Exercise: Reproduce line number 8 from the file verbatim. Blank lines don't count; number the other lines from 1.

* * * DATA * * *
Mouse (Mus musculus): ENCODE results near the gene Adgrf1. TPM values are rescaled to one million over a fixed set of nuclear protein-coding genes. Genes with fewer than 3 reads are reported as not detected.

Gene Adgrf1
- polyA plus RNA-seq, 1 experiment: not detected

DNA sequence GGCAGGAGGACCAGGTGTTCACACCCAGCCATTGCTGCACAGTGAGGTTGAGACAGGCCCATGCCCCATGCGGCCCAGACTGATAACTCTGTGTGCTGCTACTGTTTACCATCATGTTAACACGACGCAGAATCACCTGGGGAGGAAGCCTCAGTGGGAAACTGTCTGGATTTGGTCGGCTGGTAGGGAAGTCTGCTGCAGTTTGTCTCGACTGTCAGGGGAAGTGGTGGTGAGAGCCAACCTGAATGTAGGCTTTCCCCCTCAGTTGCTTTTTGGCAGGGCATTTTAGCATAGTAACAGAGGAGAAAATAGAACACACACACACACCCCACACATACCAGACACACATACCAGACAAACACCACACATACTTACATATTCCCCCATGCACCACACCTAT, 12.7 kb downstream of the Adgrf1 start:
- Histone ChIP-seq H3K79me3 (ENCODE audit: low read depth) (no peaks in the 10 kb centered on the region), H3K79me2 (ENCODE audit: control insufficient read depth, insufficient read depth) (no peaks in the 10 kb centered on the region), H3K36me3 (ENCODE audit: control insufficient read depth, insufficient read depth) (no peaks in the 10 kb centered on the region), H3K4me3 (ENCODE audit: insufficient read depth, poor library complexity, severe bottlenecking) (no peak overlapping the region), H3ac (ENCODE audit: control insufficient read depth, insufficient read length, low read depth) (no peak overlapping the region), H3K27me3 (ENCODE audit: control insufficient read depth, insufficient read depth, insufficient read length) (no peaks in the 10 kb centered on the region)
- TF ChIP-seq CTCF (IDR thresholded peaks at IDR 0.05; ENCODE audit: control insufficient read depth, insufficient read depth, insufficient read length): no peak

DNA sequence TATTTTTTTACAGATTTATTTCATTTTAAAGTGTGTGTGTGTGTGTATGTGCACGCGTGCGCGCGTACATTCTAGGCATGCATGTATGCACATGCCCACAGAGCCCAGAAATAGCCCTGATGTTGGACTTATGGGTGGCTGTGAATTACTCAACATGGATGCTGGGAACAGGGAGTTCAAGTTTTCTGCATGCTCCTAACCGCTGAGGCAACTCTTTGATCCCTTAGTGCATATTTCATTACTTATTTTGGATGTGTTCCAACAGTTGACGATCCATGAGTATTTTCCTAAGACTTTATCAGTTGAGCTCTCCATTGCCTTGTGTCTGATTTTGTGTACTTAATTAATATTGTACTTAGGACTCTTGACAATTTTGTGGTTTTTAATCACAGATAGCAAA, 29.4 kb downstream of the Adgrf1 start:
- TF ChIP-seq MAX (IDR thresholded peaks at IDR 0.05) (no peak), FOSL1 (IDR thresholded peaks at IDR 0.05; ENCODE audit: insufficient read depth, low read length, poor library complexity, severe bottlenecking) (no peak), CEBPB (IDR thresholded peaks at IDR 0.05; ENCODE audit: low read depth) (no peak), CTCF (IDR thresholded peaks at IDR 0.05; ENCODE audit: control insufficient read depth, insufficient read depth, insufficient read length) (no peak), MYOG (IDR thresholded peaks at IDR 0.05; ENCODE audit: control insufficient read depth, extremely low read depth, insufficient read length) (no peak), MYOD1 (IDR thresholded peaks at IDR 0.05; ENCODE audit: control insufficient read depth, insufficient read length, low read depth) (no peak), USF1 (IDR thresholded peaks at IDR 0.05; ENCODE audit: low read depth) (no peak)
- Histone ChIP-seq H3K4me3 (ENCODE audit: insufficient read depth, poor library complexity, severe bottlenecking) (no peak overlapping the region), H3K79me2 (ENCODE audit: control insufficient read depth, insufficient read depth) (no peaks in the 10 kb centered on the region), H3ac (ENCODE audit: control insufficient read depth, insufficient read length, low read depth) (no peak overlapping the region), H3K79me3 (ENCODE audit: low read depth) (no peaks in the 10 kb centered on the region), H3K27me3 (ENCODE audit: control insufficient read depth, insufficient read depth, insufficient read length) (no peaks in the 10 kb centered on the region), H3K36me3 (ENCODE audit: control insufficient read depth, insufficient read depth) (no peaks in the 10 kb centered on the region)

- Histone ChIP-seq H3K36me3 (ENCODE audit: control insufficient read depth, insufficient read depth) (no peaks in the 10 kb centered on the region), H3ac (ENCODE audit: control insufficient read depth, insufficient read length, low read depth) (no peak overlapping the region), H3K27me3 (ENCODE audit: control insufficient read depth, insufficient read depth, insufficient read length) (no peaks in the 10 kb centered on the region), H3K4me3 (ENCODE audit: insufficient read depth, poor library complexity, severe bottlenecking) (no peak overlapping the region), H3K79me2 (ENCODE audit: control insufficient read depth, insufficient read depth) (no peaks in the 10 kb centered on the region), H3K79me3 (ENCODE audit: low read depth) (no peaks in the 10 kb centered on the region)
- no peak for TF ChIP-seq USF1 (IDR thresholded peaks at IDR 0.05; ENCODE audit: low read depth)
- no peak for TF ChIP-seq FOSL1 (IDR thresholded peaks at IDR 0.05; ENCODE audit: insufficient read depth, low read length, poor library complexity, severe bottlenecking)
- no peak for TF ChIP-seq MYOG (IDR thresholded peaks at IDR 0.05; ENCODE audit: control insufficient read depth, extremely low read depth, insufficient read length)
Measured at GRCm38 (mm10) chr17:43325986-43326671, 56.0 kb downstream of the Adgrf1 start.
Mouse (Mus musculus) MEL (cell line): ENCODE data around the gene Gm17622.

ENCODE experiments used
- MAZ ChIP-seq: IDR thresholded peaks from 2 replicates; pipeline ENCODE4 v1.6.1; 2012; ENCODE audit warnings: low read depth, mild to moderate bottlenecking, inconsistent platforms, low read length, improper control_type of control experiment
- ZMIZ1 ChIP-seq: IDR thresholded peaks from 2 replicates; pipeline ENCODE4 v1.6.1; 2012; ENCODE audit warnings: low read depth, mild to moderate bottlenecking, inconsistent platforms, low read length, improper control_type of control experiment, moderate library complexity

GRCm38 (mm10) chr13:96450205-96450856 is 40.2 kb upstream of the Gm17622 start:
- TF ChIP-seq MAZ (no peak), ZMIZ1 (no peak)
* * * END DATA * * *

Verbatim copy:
- TF ChIP-seq MAX (IDR thresholded peaks at IDR 0.05) (no peak), FOSL1 (IDR thresholded peaks at IDR 0.05; ENCODE audit: insufficient read depth, low read length, poor library complexity, severe bottlenecking) (no peak), CEBPB (IDR thresholded peaks at IDR 0.05; ENCODE audit: low read depth) (no peak), CTCF (IDR thresholded peaks at IDR 0.05; ENCODE audit: control insufficient read depth, insufficient read depth, insufficient read length) (no peak), MYOG (IDR thresholded peaks at IDR 0.05; ENCODE audit: control insufficient read depth, extremely low read depth, insufficient read length) (no peak), MYOD1 (IDR thresholded peaks at IDR 0.05; ENCODE audit: control insufficient read depth, insufficient read length, low read depth) (no peak), USF1 (IDR thresholded peaks at IDR 0.05; ENCODE audit: low read depth) (no peak)